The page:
Determinants of board structure: Evidence from Australia
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Linck, Netter and Yang (2008) investigate the determinants of board structure in the high litigation-risk and low ownership-concentration environment of the U.S. In contrast, using a hand-collected data set of over 1,000 firms, this paper investigates the determinants of board structure in the low litigation-risk and high ownership-concentration environment of Australia. Multivariate analyses suggest that while board size and board independence are increasing in firm size, CEO duality is decreasing in firm size. Additional tests suggest that high ownership concentration increases board size, decreases board independence and increases CEO duality. These results imply that if high litigation-risk against directors (as in the U.S.) has a monitoring role in corporate governance, ownership concentration appears to offer an alternative governance mechanism in low-litigation-risk countries such as Australia.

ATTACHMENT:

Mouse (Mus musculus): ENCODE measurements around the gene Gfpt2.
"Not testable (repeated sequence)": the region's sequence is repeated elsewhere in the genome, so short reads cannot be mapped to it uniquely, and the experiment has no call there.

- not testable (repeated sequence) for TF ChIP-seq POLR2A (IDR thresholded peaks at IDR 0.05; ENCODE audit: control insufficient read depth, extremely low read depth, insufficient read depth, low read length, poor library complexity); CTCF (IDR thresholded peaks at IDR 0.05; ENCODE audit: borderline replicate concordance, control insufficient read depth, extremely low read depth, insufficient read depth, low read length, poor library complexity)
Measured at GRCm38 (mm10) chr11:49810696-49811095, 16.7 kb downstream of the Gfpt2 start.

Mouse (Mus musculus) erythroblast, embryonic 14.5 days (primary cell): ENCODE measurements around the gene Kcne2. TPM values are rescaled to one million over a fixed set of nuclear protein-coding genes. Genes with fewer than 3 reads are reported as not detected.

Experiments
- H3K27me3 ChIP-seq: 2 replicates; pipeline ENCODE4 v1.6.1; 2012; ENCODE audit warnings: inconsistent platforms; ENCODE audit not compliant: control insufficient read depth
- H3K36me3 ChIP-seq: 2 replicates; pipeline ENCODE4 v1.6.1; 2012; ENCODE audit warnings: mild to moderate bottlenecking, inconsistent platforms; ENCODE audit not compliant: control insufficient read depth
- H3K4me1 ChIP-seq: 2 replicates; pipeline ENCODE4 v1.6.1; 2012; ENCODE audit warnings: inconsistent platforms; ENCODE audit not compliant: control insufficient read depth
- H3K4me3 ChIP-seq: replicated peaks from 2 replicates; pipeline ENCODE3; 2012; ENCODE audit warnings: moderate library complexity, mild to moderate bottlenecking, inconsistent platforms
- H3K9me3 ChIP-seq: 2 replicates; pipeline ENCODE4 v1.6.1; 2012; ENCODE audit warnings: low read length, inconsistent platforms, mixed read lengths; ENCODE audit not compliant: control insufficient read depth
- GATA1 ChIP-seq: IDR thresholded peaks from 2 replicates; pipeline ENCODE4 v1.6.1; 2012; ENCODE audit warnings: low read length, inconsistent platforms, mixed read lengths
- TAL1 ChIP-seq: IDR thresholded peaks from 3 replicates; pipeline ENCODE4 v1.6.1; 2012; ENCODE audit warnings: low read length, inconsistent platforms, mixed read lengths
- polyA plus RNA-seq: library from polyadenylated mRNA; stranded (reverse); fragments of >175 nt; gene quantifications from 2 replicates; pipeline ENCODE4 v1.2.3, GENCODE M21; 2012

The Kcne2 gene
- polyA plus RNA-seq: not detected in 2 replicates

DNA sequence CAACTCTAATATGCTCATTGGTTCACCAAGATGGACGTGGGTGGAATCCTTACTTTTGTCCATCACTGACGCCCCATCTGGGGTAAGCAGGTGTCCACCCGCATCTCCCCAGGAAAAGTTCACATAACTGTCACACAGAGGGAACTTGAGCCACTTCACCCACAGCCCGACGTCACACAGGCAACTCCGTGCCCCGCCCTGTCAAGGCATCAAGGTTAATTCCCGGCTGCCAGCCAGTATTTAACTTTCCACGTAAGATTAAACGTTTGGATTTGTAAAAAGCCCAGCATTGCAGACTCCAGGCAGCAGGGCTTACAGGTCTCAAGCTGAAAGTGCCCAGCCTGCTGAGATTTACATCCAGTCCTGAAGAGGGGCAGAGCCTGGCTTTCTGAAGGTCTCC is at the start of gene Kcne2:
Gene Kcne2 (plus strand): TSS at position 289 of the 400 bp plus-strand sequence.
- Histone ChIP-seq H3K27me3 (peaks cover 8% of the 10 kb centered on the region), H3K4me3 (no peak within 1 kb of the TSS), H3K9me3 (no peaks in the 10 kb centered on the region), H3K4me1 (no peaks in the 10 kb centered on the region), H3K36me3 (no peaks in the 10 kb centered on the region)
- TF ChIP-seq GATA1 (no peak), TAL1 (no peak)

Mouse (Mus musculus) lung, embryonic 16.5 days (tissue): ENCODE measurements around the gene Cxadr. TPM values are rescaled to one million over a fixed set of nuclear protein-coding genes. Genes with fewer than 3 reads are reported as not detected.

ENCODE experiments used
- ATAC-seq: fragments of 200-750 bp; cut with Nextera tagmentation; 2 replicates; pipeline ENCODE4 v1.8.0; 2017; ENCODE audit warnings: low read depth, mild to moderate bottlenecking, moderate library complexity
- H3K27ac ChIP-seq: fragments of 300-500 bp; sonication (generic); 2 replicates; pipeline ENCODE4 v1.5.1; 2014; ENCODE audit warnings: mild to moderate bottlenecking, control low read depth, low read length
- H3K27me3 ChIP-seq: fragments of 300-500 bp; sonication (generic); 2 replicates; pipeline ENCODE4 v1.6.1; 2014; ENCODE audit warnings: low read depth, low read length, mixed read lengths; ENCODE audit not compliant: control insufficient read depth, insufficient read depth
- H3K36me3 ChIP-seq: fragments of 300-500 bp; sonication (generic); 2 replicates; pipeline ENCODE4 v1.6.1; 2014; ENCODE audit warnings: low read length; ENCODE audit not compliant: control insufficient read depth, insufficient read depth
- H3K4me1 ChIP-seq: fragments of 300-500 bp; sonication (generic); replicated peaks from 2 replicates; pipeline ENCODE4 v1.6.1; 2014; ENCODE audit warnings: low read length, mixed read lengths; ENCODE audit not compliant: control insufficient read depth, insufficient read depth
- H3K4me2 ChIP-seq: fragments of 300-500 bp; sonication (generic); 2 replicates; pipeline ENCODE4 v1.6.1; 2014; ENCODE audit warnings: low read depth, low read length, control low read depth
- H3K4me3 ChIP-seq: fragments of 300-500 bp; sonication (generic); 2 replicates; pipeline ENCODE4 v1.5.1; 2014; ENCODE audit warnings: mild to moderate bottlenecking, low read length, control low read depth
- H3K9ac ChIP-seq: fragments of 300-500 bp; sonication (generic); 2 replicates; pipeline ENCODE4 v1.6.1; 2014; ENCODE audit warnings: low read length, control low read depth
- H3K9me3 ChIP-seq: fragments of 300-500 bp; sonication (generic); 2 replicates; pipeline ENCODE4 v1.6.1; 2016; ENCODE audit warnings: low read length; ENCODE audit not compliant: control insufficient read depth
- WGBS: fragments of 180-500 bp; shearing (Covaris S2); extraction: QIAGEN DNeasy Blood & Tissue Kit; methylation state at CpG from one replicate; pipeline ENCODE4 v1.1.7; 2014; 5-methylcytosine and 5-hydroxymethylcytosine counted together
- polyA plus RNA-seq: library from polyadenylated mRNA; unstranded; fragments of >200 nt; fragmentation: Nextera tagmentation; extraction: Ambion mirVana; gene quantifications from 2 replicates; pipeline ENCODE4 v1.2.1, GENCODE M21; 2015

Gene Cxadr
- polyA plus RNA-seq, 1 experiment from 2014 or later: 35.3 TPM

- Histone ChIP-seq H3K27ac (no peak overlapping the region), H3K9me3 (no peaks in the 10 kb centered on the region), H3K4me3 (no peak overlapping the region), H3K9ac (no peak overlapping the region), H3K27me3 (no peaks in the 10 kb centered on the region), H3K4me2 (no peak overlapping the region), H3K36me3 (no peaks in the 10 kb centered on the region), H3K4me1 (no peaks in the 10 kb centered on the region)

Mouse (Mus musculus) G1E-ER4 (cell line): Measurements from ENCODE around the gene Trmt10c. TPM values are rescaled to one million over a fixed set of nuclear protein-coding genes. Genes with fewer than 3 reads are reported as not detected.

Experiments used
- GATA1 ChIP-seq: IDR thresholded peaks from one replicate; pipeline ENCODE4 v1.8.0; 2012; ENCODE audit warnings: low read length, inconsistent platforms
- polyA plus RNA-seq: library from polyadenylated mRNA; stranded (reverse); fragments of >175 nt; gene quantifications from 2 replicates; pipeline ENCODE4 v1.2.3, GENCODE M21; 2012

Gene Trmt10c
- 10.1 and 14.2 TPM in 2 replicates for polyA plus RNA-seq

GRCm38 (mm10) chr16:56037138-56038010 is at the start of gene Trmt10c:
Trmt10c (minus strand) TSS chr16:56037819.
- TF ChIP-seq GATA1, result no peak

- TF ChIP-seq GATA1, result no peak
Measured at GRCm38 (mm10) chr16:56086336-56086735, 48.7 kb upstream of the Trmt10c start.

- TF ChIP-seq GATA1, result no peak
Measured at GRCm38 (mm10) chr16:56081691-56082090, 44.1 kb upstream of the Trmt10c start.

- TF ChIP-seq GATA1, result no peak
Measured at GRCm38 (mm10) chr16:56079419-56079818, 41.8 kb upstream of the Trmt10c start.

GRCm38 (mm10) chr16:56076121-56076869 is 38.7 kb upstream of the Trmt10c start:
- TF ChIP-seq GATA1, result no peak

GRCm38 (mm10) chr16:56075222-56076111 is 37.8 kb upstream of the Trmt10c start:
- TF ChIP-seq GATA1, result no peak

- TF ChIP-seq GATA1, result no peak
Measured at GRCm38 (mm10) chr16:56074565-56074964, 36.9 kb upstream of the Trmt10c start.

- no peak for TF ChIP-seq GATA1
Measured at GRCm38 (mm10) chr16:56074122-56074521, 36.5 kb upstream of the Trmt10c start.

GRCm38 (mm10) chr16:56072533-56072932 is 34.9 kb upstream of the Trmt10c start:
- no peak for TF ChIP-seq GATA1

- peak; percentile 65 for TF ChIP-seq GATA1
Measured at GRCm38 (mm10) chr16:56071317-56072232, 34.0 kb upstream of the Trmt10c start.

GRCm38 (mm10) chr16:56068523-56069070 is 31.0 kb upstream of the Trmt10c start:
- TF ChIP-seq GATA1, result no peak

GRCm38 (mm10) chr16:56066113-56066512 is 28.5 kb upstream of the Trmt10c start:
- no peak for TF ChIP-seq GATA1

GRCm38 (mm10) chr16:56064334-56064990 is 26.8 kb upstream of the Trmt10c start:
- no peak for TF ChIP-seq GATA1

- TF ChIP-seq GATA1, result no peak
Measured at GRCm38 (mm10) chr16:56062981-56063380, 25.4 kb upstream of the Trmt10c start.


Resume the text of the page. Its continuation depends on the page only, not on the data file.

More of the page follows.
Journal of Contemporary Accounting and Economics
© 2013 Elsevier. This is the author-manuscript version of this paper. Reproduced in accordance with the copyright policy of the publisher. Please refer to the journal's website for access to the definitive, published version.
Corporate Governance and Stakeholder Engagement